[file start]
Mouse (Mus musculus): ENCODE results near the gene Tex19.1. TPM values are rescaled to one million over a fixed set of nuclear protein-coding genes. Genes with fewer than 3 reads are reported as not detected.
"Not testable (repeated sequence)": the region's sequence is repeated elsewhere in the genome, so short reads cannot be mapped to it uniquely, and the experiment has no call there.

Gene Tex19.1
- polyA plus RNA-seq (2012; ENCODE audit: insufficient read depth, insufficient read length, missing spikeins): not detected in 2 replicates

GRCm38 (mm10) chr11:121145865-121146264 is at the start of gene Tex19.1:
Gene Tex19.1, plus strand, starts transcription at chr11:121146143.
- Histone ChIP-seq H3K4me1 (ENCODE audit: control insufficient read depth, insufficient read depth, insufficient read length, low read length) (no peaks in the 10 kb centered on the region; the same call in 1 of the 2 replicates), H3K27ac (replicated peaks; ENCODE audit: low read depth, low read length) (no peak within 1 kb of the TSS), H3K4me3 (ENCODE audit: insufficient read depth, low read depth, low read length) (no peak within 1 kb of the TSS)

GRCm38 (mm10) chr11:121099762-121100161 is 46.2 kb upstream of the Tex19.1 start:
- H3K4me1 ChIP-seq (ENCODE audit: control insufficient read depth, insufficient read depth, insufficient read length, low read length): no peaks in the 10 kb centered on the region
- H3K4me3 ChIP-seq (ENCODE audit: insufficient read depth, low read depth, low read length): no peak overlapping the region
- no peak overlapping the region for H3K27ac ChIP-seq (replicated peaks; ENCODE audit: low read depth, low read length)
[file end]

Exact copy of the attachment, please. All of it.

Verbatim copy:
Mouse (Mus musculus): ENCODE results near the gene Tex19.1. TPM values are rescaled to one million over a fixed set of nuclear protein-coding genes. Genes with fewer than 3 reads are reported as not detected.
"Not testable (repeated sequence)": the region's sequence is repeated elsewhere in the genome, so short reads cannot be mapped to it uniquely, and the experiment has no call there.

Gene Tex19.1
- polyA plus RNA-seq (2012; ENCODE audit: insufficient read depth, insufficient read length, missing spikeins): not detected in 2 replicates

GRCm38 (mm10) chr11:121145865-121146264 is at the start of gene Tex19.1:
Gene Tex19.1, plus strand, starts transcription at chr11:121146143.
- Histone ChIP-seq H3K4me1 (ENCODE audit: control insufficient read depth, insufficient read depth, insufficient read length, low read length) (no peaks in the 10 kb centered on the region; the same call in 1 of the 2 replicates), H3K27ac (replicated peaks; ENCODE audit: low read depth, low read length) (no peak within 1 kb of the TSS), H3K4me3 (ENCODE audit: insufficient read depth, low read depth, low read length) (no peak within 1 kb of the TSS)

GRCm38 (mm10) chr11:121099762-121100161 is 46.2 kb upstream of the Tex19.1 start:
- H3K4me1 ChIP-seq (ENCODE audit: control insufficient read depth, insufficient read depth, insufficient read length, low read length): no peaks in the 10 kb centered on the region
- H3K4me3 ChIP-seq (ENCODE audit: insufficient read depth, low read depth, low read length): no peak overlapping the region
- no peak overlapping the region for H3K27ac ChIP-seq (replicated peaks; ENCODE audit: low read depth, low read length)